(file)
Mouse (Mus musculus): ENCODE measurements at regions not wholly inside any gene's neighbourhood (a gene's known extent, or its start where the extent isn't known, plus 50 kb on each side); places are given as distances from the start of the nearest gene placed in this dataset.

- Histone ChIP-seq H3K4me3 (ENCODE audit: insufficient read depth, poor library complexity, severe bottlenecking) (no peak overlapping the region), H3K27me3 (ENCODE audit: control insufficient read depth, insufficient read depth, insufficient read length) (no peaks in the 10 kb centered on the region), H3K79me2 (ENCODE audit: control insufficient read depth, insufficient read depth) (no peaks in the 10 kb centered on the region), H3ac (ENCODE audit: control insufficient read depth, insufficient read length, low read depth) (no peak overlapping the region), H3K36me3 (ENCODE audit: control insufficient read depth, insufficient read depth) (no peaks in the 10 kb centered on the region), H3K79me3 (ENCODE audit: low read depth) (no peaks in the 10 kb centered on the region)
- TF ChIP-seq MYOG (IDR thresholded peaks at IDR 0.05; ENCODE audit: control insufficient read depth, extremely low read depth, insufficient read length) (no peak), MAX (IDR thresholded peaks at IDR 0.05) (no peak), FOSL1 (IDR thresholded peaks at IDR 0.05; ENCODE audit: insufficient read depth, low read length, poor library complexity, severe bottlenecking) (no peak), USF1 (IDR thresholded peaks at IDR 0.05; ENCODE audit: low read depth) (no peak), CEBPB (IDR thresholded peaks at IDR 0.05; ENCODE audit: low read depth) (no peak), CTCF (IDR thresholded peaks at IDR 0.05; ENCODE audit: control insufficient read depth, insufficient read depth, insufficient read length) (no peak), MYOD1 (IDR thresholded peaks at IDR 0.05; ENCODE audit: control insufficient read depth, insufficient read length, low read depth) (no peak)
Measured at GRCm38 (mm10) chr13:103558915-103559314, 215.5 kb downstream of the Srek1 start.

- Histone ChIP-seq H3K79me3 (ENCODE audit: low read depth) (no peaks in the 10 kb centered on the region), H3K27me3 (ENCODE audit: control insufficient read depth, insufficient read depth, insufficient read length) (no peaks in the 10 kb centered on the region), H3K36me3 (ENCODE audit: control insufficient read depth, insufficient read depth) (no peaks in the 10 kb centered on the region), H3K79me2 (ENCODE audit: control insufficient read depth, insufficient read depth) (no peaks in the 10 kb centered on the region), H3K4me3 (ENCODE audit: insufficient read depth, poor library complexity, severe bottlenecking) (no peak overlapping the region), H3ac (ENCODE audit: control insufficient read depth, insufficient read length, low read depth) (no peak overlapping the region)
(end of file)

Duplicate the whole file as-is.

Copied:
Mouse (Mus musculus): ENCODE measurements at regions not wholly inside any gene's neighbourhood (a gene's known extent, or its start where the extent isn't known, plus 50 kb on each side); places are given as distances from the start of the nearest gene placed in this dataset.

- Histone ChIP-seq H3K4me3 (ENCODE audit: insufficient read depth, poor library complexity, severe bottlenecking) (no peak overlapping the region), H3K27me3 (ENCODE audit: control insufficient read depth, insufficient read depth, insufficient read length) (no peaks in the 10 kb centered on the region), H3K79me2 (ENCODE audit: control insufficient read depth, insufficient read depth) (no peaks in the 10 kb centered on the region), H3ac (ENCODE audit: control insufficient read depth, insufficient read length, low read depth) (no peak overlapping the region), H3K36me3 (ENCODE audit: control insufficient read depth, insufficient read depth) (no peaks in the 10 kb centered on the region), H3K79me3 (ENCODE audit: low read depth) (no peaks in the 10 kb centered on the region)
- TF ChIP-seq MYOG (IDR thresholded peaks at IDR 0.05; ENCODE audit: control insufficient read depth, extremely low read depth, insufficient read length) (no peak), MAX (IDR thresholded peaks at IDR 0.05) (no peak), FOSL1 (IDR thresholded peaks at IDR 0.05; ENCODE audit: insufficient read depth, low read length, poor library complexity, severe bottlenecking) (no peak), USF1 (IDR thresholded peaks at IDR 0.05; ENCODE audit: low read depth) (no peak), CEBPB (IDR thresholded peaks at IDR 0.05; ENCODE audit: low read depth) (no peak), CTCF (IDR thresholded peaks at IDR 0.05; ENCODE audit: control insufficient read depth, insufficient read depth, insufficient read length) (no peak), MYOD1 (IDR thresholded peaks at IDR 0.05; ENCODE audit: control insufficient read depth, insufficient read length, low read depth) (no peak)
Measured at GRCm38 (mm10) chr13:103558915-103559314, 215.5 kb downstream of the Srek1 start.

- Histone ChIP-seq H3K79me3 (ENCODE audit: low read depth) (no peaks in the 10 kb centered on the region), H3K27me3 (ENCODE audit: control insufficient read depth, insufficient read depth, insufficient read length) (no peaks in the 10 kb centered on the region), H3K36me3 (ENCODE audit: control insufficient read depth, insufficient read depth) (no peaks in the 10 kb centered on the region), H3K79me2 (ENCODE audit: control insufficient read depth, insufficient read depth) (no peaks in the 10 kb centered on the region), H3K4me3 (ENCODE audit: insufficient read depth, poor library complexity, severe bottlenecking) (no peak overlapping the region), H3ac (ENCODE audit: control insufficient read depth, insufficient read length, low read depth) (no peak overlapping the region)